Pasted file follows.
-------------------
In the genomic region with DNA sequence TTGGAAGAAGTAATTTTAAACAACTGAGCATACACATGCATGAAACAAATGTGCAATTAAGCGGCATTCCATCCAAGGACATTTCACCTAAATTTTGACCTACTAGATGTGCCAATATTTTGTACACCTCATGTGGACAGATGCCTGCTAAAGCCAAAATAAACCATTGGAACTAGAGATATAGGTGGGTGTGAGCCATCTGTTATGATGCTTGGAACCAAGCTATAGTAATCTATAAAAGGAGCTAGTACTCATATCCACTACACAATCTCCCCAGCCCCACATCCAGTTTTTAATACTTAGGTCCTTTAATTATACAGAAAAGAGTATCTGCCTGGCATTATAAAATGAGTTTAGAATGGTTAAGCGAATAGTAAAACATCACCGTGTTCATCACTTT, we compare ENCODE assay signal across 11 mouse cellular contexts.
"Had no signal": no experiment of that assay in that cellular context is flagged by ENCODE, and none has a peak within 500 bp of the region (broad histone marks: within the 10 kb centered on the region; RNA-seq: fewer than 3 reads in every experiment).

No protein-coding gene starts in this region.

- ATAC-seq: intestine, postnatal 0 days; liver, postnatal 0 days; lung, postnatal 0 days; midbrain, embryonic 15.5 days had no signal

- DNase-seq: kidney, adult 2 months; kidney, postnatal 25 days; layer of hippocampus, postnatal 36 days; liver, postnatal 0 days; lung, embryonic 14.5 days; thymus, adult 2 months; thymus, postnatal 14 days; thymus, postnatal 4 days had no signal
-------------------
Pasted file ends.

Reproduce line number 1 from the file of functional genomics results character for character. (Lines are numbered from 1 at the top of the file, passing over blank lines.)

In the genomic region with DNA sequence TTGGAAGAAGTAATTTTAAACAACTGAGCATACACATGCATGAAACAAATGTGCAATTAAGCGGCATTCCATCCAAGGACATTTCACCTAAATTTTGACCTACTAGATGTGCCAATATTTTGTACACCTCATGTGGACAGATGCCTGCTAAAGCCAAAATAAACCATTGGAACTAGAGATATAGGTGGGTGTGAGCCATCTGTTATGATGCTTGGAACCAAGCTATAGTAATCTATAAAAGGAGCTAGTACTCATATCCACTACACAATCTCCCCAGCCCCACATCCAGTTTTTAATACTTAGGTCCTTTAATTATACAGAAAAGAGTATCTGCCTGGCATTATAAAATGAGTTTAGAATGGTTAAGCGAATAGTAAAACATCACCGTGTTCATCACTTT, we compare ENCODE assay signal across 11 mouse cellular contexts.